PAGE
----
Liberals will miss Mr Stephen Bannon. United States President Donald Trump is too ignorant to be a completely satisfying enemy.
Mr Bannon filled a crucial role - the evil genius, the hate-filled ideologue, the master-manipulator, "President" Bannon. His departure leaves an emotional hole. It is also ideologically confusing. Does that mean the white nationalists have lost? And, if so, do we all have to stop fearing and loathing Mr Trump?
On this count, liberals can relax. The threats that Mr Bannon had come to represent will not disappear with his departure from the White House. With pardonable exaggeration, they can be summarised as the danger of three sorts of war: trade war, civil war and world war.
None of these menaces has suddenly disappeared because Mr Trump's chief strategist has left the administration. That is because they are the product of broad economic, social and international tensions that Mr Bannon exploited, but did not invent.
To understand why "Bannonism" will survive - and possibly even thrive - after his departure from the White House, you need to consider each of the "war" threats in turn.
His firing took place at a time when conservative commentators in the US, such as Mr Patrick Buchanan, are openly writing about the possibility of a "second civil war". Since Mr Bannon was widely seen as the champion of white nationalism inside the White House, his sacking has raised hopes that the President may now back away from the far-right. But that is unlikely.
Over the past year, Mr Trump has consistently displayed a much better instinct for what he can get away with than his mainstream critics. Despite the widespread outrage over his remarks about the Charlottesville violence, the President may once again have read the political mood accurately. One CBS poll suggested that 68 per cent of Republican voters share his view that "both sides" were to blame for the unrest in Charlottesville.
This illustrates that white anger goes far deeper and wider than fringe Nazi groups prepared to demonstrate on the streets. Mr Trump will continue to channel that rage, which will serve to widen the dangerous cleavages in American society. Civil war remains deeply unlikely. But rising political polarisation, accompanied by street violence and domestic terrorism, is probable.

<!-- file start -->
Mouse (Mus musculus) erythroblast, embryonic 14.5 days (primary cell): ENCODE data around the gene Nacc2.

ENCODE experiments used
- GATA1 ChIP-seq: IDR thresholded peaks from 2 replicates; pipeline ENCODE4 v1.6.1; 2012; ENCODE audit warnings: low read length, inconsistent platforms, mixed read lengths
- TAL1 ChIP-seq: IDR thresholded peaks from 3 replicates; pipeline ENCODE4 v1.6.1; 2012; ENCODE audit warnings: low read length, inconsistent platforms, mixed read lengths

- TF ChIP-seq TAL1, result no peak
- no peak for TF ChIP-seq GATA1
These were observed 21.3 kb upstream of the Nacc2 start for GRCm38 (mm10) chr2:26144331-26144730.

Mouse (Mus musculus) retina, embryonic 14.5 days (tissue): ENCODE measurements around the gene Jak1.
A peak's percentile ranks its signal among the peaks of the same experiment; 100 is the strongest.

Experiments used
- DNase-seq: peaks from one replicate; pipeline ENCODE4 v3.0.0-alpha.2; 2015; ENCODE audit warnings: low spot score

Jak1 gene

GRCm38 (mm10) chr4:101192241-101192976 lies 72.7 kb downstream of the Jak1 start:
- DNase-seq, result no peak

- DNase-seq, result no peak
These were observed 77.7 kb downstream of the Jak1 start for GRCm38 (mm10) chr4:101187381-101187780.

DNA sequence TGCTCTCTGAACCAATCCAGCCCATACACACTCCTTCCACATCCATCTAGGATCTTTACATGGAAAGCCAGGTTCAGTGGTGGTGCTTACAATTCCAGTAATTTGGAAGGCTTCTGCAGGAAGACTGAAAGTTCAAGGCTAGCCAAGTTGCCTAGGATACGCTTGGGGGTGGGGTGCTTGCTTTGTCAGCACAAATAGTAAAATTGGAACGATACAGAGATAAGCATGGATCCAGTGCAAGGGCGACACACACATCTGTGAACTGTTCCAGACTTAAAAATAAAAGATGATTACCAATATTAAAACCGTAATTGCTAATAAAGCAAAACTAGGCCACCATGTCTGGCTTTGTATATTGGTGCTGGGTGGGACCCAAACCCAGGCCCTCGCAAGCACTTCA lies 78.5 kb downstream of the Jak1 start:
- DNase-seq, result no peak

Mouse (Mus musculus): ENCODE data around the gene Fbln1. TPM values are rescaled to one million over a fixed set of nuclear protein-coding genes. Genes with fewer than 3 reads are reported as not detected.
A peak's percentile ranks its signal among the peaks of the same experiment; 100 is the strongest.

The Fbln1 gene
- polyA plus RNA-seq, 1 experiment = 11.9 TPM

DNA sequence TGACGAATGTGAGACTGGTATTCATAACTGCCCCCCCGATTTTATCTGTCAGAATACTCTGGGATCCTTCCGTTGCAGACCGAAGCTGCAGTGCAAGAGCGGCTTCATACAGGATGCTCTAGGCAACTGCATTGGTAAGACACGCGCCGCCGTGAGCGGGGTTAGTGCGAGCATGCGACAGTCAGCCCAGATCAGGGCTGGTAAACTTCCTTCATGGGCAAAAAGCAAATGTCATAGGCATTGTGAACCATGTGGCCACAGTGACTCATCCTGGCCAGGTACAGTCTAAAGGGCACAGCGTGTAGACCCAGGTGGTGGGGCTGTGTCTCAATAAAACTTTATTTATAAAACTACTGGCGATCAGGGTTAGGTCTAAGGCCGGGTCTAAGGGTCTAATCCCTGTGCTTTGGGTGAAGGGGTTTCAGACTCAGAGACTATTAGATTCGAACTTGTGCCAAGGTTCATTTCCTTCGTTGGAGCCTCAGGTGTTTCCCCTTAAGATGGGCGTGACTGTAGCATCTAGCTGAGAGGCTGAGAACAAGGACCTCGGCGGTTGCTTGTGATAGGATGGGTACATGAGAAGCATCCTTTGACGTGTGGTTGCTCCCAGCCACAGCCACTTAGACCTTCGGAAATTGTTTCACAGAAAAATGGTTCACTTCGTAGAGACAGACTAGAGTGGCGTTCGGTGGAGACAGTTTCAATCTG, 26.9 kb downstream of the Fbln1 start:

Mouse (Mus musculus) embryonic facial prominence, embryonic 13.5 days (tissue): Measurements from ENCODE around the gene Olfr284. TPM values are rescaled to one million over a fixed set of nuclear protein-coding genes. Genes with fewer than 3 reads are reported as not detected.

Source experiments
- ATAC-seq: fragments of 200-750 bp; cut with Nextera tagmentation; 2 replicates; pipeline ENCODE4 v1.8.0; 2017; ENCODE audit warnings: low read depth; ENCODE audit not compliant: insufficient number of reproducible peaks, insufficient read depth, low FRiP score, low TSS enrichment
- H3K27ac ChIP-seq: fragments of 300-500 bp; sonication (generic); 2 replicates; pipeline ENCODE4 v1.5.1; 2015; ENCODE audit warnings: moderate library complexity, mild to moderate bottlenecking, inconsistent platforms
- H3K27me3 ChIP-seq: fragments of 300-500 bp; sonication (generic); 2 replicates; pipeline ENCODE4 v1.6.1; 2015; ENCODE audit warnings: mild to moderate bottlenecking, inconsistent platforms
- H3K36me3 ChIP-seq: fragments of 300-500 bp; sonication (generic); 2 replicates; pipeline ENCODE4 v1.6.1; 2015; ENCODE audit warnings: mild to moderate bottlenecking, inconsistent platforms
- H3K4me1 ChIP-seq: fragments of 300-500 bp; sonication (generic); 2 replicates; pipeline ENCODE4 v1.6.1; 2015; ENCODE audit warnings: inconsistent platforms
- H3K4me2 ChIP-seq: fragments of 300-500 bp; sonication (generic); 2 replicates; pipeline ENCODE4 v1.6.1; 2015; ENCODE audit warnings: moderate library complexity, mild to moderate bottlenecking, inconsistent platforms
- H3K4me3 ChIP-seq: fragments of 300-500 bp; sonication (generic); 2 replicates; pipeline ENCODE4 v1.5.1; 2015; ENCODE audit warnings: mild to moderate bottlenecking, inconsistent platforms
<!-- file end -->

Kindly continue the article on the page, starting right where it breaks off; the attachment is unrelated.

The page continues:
While Mr Bannon would probably reject the label "white nationalist", he would certainly agree that he is an economic nationalist. As he made clear in what was, essentially, a valedictory interview with the American Prospect, he believes that the US is already in an "economic war" with China. Despite talk that his departure from the White House signals the triumph of the "globalists", led by Mr Gary Cohn (the head of the National Economic Council), the long-term trends will provide fertile ground for Mr Bannon's brand of economic nationalism.
On the same day that Mr Bannon resigned, the US opened a formal investigation into China's alleged theft of American intellectual property. The investigation will take time, but could easily culminate in confrontation between China and America. The administration's trade team is still led by Bannonite economic nationalists. Mr Robert Lighthizer, America's top trade negotiator, agrees with Mr Trump that China's trade surplus with America has to be "corrected". His White House colleague, Mr Peter Navarro, is the author of a book called Death By China.
The American protectionists are also likely to gain ground because China's industrial policies are genuinely threatening to key US industries. Beijing's Made in China 2025 policy seeks to establish Chinese dominance in vital areas of the high-tech industry through the use of subsidies and quotas. These mercantilist Chinese policies are likely to provoke a mercantilist reaction from the US, whoever is in the White House. On trade, even the Bernie Sanders wing of the Democratic Party has quite a lot in common with Mr Bannon.
And then there is the threat of an actual shooting war. Here, despite his aggressive reputation and rhetoric, Mr Bannon may actually have been a force for moderation. In his recent interview, he poured scorn on the threats of a pre-emptive strike on North Korea's nuclear programme pushed by his rivals in the Trump administration. Mr Bannon had also emerged as an opponent of sending more troops to Afghanistan. The America First slogan adopted by both Mr Trump and Mr Bannon has its roots in isolationism, which made the latter less inclined to support the extensive US security commitments favoured by his globalist enemies.
A White House without Mr Bannon in it may tone down the belief that America is engaged in a life-and-death struggle with radical Islam. But it could return to a more traditional willingness to confront rival powers, such as China and Russia. That could actually increase the chances of conflict in the South China Sea, North Korea, Ukraine and the Middle East.
While it is fascinating to focus on controversial personalities like Mr Bannon, there are deeper structural forces - such as growing inequality, demographic change in America and the rise of China - that are destabilising the US, at home and abroad. That is why Bannonism is likely to thrive long after Mr Bannon himself has left centre stage.